Let us do at least part of the job for the silent Soviet economists. In 1950 the furnaces of the Soviet Union produced 308 pounds of steel per person, while those of the United States produced 1289 pounds and those of Great Britain 717 pounds. The output of coal per capita was 1.3 tons in the USSR, 3.3 in the United States, and 4.4 in Great Britain. The generation of electrical current was 440 kilowatt-hours per person in the USSR, 2200 in the United States, and 1100 in Britain. American oil wells supply about 1.7 tons of oil per American citizen; the Soviet ones yield only 0.2 ton per Soviet citizen. The actual gulf between the standards of living is even wider than these figures suggest. Only a tiny fraction of the 308 pounds of steel or the 440 kilowatt-hours of electricity that the USSR produces per capita goes to satisfy the needs of the Soviet consumer.
The Price of the Plan: These figures tell the drama of the Soviet economy. For Russia even this low per capita output does represent a very real progress, bought at the price of unparalleled sacrifices borne in silence by an entire generation. Even per capita the Soviet output of basic material and fuel is now twice or three times as large as it was, say, in 1935. It equals or closely approaches the per capita output of a country like France. This is all the more remarkable considering that in the late 1920s Russia was still much nearer in this respect to India and China than to France. Were it not for the burden of armament and massive investment in heavy industry, the present apparatus of Soviet industrial production might give the 200 million Soviet citizens something like the French standard of living.
‘This Is Inadequate’: Twenty years ago not only the Bolsheviks but their bitterest opponents would have considered such a development of the country’s resources as little short of miraculous. Yet what might have been regarded as a stupendous achievement yesterday is quite inadequate today. It is not against France but against the United States that the Soviet Union is now measuring its strength. And indeed, in the report on the Five-Year Plan the words ‘this is not enough’ and ‘this is inadequate’ are repeated like a refrain and a warning after every passage announcing the over-fulfilment of the plan in any particular field.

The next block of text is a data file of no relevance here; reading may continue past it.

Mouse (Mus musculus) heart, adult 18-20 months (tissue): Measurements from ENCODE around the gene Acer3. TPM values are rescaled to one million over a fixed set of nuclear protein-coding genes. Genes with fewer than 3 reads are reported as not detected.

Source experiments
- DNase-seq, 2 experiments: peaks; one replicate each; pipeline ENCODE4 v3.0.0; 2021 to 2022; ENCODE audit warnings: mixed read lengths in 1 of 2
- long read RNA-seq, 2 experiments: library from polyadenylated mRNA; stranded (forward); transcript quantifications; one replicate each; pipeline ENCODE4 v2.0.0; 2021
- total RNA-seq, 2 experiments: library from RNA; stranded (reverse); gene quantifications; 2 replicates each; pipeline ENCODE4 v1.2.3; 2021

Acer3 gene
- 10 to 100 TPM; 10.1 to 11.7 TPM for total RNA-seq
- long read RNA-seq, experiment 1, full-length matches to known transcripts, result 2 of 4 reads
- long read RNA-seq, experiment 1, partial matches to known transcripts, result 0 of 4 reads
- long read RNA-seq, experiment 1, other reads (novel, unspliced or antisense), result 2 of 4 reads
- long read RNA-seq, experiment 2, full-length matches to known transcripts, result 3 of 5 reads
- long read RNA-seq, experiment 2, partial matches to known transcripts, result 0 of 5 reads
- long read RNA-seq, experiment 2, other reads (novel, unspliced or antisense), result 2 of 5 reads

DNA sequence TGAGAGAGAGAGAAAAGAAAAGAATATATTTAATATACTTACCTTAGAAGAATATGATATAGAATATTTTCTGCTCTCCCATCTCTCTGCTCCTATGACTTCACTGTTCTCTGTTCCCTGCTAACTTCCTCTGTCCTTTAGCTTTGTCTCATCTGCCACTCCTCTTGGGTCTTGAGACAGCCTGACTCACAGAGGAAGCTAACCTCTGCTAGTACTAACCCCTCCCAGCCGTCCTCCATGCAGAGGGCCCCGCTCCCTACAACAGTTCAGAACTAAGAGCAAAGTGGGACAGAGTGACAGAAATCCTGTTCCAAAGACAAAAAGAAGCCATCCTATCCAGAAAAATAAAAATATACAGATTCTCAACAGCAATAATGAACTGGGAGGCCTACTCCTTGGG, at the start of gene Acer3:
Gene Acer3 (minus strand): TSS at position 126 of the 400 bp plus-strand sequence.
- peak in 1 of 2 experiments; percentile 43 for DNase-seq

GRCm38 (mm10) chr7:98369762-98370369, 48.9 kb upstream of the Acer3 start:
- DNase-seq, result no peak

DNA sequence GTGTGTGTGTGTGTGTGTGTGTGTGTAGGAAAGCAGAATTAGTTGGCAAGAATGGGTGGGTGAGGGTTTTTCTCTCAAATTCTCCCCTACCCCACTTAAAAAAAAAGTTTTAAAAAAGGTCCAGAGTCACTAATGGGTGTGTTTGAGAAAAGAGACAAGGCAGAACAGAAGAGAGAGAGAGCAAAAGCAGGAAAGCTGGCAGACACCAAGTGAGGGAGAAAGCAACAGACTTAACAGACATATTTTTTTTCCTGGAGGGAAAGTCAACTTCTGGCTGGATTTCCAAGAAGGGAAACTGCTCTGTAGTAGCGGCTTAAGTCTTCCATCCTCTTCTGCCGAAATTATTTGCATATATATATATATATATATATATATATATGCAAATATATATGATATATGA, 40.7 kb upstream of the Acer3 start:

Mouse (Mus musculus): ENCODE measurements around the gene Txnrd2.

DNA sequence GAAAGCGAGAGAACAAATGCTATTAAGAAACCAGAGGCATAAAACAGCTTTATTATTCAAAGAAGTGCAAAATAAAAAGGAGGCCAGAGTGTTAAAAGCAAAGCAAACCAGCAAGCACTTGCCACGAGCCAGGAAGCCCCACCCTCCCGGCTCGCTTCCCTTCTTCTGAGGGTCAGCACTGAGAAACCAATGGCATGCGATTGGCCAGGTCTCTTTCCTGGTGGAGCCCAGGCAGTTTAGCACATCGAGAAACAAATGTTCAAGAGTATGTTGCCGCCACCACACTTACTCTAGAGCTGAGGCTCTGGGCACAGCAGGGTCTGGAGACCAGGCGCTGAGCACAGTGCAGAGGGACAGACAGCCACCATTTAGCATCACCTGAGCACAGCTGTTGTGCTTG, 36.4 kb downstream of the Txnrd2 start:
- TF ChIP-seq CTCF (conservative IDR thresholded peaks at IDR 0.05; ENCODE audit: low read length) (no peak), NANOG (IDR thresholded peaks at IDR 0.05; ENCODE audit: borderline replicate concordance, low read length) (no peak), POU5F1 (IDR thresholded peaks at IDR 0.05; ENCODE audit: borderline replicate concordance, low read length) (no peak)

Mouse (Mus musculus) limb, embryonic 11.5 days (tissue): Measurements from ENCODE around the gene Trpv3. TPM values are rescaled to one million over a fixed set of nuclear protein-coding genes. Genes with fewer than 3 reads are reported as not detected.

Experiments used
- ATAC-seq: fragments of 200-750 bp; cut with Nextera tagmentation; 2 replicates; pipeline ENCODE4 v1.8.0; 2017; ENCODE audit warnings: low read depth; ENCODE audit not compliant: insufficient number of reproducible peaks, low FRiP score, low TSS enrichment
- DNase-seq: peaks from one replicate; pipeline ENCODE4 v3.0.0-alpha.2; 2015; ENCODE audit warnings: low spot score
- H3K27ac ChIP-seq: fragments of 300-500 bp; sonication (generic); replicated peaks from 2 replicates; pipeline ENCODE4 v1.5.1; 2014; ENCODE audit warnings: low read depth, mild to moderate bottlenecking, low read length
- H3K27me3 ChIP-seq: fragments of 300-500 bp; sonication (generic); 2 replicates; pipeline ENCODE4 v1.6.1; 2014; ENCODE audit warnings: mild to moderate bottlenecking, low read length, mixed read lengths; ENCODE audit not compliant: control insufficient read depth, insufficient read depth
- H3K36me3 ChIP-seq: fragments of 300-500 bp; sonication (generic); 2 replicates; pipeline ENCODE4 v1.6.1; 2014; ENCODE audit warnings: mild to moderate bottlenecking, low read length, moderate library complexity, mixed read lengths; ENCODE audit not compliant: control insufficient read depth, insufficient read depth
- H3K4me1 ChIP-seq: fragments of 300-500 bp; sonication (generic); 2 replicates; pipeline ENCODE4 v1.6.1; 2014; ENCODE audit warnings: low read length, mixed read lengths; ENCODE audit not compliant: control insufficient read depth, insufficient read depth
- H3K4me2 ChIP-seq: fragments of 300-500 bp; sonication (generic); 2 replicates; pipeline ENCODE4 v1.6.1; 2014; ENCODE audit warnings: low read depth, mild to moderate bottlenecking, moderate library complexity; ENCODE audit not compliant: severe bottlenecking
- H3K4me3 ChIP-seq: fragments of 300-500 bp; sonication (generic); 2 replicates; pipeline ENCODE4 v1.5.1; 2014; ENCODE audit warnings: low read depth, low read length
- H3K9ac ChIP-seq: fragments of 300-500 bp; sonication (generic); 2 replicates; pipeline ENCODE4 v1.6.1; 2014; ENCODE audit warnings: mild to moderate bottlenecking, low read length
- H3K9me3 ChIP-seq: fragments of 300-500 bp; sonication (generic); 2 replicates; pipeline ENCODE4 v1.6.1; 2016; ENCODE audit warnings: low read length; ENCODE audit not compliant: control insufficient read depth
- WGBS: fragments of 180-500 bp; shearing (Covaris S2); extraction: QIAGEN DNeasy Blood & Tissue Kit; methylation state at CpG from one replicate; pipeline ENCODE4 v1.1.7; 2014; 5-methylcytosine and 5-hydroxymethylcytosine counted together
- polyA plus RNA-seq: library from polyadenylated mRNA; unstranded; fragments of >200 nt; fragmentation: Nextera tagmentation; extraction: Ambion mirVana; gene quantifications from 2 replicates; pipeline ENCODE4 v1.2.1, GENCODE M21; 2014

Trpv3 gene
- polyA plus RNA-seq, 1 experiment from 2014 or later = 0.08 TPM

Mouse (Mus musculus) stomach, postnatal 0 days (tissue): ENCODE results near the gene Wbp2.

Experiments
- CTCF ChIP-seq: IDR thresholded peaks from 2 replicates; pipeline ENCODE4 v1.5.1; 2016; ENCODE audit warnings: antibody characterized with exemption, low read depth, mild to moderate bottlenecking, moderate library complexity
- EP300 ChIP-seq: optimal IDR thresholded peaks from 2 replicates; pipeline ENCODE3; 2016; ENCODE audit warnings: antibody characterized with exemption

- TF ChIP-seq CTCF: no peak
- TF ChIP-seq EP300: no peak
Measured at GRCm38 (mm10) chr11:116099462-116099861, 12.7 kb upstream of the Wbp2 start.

So far we have surveyed basic materials and heavy industry. Let us turn to consumer industries. The Soviet press has recently been full of percentage figures and indexes illustrating the rise of consumption since the war. The more abundant supply of goods, it is claimed, has enabled the government to decree four successive cuts in the prices of consumer goods at a time when the capitalist world is in the throes of inflation. Another set of figures purports to show that consumption has risen even above the level of 1940, Russia’s last theoretically ‘normal’ prewar year.
These assertions seem to be true as far as they go. But they are based on a crude statistical trick, which consists in measuring current consumption with an arbitrarily chosen, unduly small yardstick. The year 1940 was bad for Soviet consumers. In expectation of war, the government was then drastically reducing consumption and building up emergency stocks. If 1940 was bad, 1945 was disastrous. Even if present consumption is above the levels of those two years, it is still very low. It is officially admitted, in part openly and in part by implication, that the plan has not been fulfilled in consumer industries, although no indication is given by how much actual performance has fallen short of the goal.
Clothing and Footwear: It becomes clear what the failure to carry out the plan in this field really means when one considers how very modest were the targets set for 1950. Here again, output per capita must be the decisive criterion. Comparisons between Soviet, American and British figures are more difficult here, because of the peculiarities of the various statistical methods and the obscurities of Soviet statistics. Approximate comparisons may nevertheless be drawn.